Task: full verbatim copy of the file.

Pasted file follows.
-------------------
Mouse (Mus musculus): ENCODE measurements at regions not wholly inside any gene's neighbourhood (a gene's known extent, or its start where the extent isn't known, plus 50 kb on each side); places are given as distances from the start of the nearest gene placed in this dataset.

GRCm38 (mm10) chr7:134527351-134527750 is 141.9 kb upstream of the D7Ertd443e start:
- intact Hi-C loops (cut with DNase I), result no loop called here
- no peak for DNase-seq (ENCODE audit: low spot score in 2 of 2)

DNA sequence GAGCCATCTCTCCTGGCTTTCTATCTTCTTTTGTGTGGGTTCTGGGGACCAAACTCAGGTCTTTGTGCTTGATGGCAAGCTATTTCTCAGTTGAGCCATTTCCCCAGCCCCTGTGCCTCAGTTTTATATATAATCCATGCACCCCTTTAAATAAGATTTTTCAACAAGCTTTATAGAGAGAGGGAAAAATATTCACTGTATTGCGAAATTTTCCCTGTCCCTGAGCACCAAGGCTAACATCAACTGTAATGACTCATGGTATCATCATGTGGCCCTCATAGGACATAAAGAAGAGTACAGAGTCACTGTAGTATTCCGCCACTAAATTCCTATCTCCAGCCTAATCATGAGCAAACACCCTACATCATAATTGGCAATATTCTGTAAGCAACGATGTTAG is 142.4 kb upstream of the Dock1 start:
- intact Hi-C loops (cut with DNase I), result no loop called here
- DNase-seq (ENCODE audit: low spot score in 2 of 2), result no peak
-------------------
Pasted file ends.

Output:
Mouse (Mus musculus): ENCODE measurements at regions not wholly inside any gene's neighbourhood (a gene's known extent, or its start where the extent isn't known, plus 50 kb on each side); places are given as distances from the start of the nearest gene placed in this dataset.

GRCm38 (mm10) chr7:134527351-134527750 is 141.9 kb upstream of the D7Ertd443e start:
- intact Hi-C loops (cut with DNase I), result no loop called here
- no peak for DNase-seq (ENCODE audit: low spot score in 2 of 2)

DNA sequence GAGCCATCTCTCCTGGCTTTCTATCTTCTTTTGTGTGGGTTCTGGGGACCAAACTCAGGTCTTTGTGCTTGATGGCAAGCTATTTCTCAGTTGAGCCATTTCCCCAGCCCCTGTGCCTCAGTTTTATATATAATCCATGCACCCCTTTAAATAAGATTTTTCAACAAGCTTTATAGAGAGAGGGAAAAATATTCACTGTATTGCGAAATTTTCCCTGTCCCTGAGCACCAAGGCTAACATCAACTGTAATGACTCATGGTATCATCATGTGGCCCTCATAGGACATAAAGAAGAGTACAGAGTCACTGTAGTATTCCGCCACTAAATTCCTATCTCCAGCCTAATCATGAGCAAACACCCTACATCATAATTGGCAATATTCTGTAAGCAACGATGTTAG is 142.4 kb upstream of the Dock1 start:
- intact Hi-C loops (cut with DNase I), result no loop called here
- DNase-seq (ENCODE audit: low spot score in 2 of 2), result no peak